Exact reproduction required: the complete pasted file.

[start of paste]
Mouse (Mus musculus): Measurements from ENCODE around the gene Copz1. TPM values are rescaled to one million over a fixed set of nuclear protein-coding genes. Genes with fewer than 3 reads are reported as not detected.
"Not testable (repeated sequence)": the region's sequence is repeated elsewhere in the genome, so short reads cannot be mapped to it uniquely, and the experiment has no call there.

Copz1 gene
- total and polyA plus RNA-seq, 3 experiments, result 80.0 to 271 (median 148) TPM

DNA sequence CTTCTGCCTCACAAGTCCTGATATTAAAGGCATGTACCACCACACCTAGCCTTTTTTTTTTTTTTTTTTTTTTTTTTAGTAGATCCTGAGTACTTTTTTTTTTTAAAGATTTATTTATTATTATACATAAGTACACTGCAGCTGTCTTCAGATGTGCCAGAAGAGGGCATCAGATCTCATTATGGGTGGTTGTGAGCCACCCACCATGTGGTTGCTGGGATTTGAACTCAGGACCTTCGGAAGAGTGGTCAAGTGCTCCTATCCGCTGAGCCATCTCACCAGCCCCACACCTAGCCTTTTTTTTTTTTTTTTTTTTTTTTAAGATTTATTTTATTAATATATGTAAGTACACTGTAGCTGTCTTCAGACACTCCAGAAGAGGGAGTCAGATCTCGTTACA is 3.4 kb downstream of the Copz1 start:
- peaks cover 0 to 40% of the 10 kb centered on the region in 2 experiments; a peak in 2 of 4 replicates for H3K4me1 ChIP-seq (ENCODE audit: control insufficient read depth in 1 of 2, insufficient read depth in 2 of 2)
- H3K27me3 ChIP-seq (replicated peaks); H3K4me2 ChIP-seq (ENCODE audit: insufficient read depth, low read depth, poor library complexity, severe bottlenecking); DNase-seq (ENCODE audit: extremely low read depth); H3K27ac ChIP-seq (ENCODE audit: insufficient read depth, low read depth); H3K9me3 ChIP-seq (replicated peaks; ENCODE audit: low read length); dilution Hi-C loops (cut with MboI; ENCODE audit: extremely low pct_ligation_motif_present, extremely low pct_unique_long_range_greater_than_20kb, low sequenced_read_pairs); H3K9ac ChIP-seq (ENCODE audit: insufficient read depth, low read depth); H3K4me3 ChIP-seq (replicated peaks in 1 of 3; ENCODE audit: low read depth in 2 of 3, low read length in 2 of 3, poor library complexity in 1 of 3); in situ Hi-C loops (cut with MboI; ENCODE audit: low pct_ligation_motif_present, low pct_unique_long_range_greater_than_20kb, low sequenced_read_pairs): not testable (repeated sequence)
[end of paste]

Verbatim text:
Mouse (Mus musculus): Measurements from ENCODE around the gene Copz1. TPM values are rescaled to one million over a fixed set of nuclear protein-coding genes. Genes with fewer than 3 reads are reported as not detected.
"Not testable (repeated sequence)": the region's sequence is repeated elsewhere in the genome, so short reads cannot be mapped to it uniquely, and the experiment has no call there.

Copz1 gene
- total and polyA plus RNA-seq, 3 experiments, result 80.0 to 271 (median 148) TPM

DNA sequence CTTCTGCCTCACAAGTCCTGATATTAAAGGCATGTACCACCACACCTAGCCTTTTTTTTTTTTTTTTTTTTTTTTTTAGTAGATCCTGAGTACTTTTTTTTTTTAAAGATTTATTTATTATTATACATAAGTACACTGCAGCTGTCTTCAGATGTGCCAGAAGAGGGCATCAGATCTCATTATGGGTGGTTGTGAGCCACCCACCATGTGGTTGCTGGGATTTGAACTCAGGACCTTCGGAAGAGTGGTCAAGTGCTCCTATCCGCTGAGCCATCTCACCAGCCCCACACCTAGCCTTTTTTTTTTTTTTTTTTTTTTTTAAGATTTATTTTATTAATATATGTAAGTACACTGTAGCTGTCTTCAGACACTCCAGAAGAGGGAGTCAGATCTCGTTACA is 3.4 kb downstream of the Copz1 start:
- peaks cover 0 to 40% of the 10 kb centered on the region in 2 experiments; a peak in 2 of 4 replicates for H3K4me1 ChIP-seq (ENCODE audit: control insufficient read depth in 1 of 2, insufficient read depth in 2 of 2)
- H3K27me3 ChIP-seq (replicated peaks); H3K4me2 ChIP-seq (ENCODE audit: insufficient read depth, low read depth, poor library complexity, severe bottlenecking); DNase-seq (ENCODE audit: extremely low read depth); H3K27ac ChIP-seq (ENCODE audit: insufficient read depth, low read depth); H3K9me3 ChIP-seq (replicated peaks; ENCODE audit: low read length); dilution Hi-C loops (cut with MboI; ENCODE audit: extremely low pct_ligation_motif_present, extremely low pct_unique_long_range_greater_than_20kb, low sequenced_read_pairs); H3K9ac ChIP-seq (ENCODE audit: insufficient read depth, low read depth); H3K4me3 ChIP-seq (replicated peaks in 1 of 3; ENCODE audit: low read depth in 2 of 3, low read length in 2 of 3, poor library complexity in 1 of 3); in situ Hi-C loops (cut with MboI; ENCODE audit: low pct_ligation_motif_present, low pct_unique_long_range_greater_than_20kb, low sequenced_read_pairs): not testable (repeated sequence)